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Posts Tagged ‘dengue hemorrhagic fever’

Global Health Emergencies

Posted by feww on July 31, 2013

State of emergency declared in Honduras as dengue fever death toll rises

Honduras government has declared a state of emergency after a dengue fever outbreak that has killed 16 people and infected more than 12,000 others, local media reported.

The mosquito-borne  disease has infected more than half of the municipalities in the country.

The Health Minister has declared a national priority to control mosquitoes.

It is very difficult to control or eliminate Ae. aegypti mosquitoes because they have adaptations to the environment that make them highly resilient, or with the ability to rapidly bounce back to initial numbers after disturbances resulting from natural phenomena (e.g., droughts) or human interventions (e.g., control measures). One such adaptation is the ability of the eggs to withstand desiccation (drying) and to survive without water for several months on the inner walls of containers. For example, if we were to eliminate all larvae, pupae, and adult Ae. aegypti at once from a site, its population could recover two weeks later as a result of egg hatching following rainfall or the addition of water to containers harboring eggs. [CDC]

Of the 12,135 reported cases, some 1,839 are suspected to be of the potentially fatal Dengue hemorrhagic fever (DHF), which can lead to internal bleeding and shock -like state.



One new case of HIV/AIDS reported in the Philippines every 2 hours

One new case of HIV/AIDS infection has been reported every two hours in the Philippines so far this year, according to the Department of Health’s National Epidemiology Center (DOH-NEC).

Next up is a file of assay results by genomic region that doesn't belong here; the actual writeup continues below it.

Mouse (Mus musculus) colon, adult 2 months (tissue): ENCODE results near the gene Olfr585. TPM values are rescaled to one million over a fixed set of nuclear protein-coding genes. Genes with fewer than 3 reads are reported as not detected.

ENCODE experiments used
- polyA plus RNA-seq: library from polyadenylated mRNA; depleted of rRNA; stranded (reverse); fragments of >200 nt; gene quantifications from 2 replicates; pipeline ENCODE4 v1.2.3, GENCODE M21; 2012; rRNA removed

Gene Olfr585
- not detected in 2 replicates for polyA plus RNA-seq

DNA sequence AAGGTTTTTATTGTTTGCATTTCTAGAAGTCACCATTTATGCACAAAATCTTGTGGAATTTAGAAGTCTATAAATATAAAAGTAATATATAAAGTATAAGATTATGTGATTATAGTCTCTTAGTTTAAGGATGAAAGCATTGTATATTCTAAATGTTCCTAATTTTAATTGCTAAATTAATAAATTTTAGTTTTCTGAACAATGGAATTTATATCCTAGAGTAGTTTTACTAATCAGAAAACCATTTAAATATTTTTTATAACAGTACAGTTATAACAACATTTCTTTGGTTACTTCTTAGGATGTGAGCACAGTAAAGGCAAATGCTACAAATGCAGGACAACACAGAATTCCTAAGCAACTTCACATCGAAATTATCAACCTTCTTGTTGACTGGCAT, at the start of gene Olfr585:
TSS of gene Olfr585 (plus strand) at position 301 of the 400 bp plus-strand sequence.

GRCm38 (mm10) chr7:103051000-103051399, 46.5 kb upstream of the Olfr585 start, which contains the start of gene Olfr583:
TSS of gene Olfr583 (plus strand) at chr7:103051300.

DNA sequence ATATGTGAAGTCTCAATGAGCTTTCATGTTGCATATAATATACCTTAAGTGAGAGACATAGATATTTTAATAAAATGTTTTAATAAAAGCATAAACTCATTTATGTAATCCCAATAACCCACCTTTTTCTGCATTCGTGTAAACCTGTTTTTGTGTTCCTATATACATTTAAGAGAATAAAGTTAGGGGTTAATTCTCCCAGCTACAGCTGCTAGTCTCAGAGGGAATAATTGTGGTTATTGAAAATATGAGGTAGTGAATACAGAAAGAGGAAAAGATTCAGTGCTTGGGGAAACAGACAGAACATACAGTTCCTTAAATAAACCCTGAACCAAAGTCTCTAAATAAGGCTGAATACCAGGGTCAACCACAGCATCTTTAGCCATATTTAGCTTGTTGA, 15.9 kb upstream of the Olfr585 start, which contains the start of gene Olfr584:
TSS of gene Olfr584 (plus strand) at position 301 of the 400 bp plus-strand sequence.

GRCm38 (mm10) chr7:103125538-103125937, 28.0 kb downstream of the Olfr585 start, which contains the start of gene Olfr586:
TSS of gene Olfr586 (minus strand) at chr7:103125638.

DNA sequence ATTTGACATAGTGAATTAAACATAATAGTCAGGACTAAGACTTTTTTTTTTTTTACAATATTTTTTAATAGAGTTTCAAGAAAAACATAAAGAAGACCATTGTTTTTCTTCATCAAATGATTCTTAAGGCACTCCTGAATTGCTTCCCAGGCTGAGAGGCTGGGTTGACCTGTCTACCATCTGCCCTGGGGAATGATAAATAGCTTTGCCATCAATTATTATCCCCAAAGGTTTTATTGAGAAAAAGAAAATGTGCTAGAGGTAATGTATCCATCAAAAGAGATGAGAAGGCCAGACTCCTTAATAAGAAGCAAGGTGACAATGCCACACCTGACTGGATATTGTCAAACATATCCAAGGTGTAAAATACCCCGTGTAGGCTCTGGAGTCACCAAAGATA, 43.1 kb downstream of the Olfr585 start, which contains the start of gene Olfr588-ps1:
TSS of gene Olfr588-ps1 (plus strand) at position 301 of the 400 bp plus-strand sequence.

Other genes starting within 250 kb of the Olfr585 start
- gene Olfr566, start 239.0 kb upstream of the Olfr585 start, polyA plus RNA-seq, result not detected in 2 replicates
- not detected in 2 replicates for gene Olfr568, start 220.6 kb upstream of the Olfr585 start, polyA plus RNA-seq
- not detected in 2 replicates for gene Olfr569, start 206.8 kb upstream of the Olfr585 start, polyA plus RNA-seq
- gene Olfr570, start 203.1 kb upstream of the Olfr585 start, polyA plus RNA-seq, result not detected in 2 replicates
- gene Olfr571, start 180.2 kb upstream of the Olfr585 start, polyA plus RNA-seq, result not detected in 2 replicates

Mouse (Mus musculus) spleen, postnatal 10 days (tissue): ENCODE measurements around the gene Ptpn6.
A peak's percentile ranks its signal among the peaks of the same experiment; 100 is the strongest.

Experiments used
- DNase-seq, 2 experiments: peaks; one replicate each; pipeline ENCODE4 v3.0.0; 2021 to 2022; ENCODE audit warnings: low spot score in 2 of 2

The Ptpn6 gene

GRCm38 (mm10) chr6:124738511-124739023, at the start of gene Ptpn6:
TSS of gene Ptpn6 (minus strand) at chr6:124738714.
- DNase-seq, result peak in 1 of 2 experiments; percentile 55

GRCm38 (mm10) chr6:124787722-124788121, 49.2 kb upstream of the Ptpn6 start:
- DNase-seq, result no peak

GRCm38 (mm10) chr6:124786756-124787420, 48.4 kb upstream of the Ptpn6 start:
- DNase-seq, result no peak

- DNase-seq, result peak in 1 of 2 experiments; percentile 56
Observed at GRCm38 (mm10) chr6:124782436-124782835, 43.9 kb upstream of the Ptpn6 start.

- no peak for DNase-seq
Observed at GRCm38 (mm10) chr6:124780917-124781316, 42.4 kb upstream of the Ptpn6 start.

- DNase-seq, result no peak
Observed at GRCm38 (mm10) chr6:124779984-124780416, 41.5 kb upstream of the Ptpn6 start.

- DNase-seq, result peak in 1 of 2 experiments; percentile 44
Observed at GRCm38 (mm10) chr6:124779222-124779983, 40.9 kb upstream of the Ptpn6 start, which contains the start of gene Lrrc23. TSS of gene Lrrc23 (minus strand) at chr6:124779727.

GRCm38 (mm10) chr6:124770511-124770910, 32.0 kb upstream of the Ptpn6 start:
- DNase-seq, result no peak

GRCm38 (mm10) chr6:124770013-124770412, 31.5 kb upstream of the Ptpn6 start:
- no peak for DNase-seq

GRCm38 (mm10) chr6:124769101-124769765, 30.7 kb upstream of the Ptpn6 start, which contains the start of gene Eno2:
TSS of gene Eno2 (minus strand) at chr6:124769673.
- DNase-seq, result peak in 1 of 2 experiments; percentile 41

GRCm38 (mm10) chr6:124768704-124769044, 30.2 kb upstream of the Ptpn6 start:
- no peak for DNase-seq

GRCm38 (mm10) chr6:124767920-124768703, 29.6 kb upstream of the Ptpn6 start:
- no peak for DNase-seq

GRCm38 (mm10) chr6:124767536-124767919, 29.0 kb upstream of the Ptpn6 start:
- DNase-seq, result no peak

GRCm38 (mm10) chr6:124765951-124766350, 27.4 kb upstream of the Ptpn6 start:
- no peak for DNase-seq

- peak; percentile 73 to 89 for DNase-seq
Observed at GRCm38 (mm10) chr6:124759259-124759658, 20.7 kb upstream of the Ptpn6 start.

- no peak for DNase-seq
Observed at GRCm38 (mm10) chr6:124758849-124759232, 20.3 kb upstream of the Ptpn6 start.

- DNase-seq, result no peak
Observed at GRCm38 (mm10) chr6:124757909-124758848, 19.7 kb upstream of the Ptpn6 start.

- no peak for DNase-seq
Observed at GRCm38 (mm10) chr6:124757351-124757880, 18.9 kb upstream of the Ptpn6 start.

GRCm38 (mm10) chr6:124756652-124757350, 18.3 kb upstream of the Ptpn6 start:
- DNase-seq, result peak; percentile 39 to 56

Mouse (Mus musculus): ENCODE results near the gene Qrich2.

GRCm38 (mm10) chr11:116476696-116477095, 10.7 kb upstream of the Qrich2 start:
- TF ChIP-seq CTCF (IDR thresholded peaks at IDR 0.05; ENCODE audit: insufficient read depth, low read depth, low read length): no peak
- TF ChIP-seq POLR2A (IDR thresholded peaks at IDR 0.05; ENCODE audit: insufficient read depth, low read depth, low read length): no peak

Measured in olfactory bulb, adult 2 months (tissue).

Since 2007,  a steady increase in HIV cases has been recorded by the center. “In 2000, there was one case registered every three days; in 2011, this number grew to one case every three hours.”

In May 2013 some 415 new HIV cases were recorded, with 55 percent of cases being among people aged 20-29.

In June, 431 new HIV cases were registered, bringing the total number for the first half of this year to 2,323, the center said.

The June total was 46 percent higher than a year ago and the “highest number of cases reported in a month,” said DOH-NEC.

Since 1987, when HIV was first discovered in the Philippines, DOH-NEC has recorded 13,594 cases.

“Tip of the iceberg”

Many consider this official number is just the “tip of the iceberg” because less than 1 percent of the general population are tested for HIV, so officially registered cases are unlikely to accurately reflect the epidemic, said UN-OCHA.

“We project that the number of infected will reach 39,000-50,000 by 2015,” said the executive director of The Library Foundation Sexuality, Health and Rights Educators Collective, Inc., an NGO member of the Philippine National AIDS Council (PNAC), the country’s central advisory body on HIV/AIDS.


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Dengue Fever Outbreak Prompts State of Emergency in Brazil City

Posted by feww on January 21, 2013


[January 21, 2013] Mass die-offs resulting from human impact and the planetary response to the anthropogenic assault could occur by early 2016.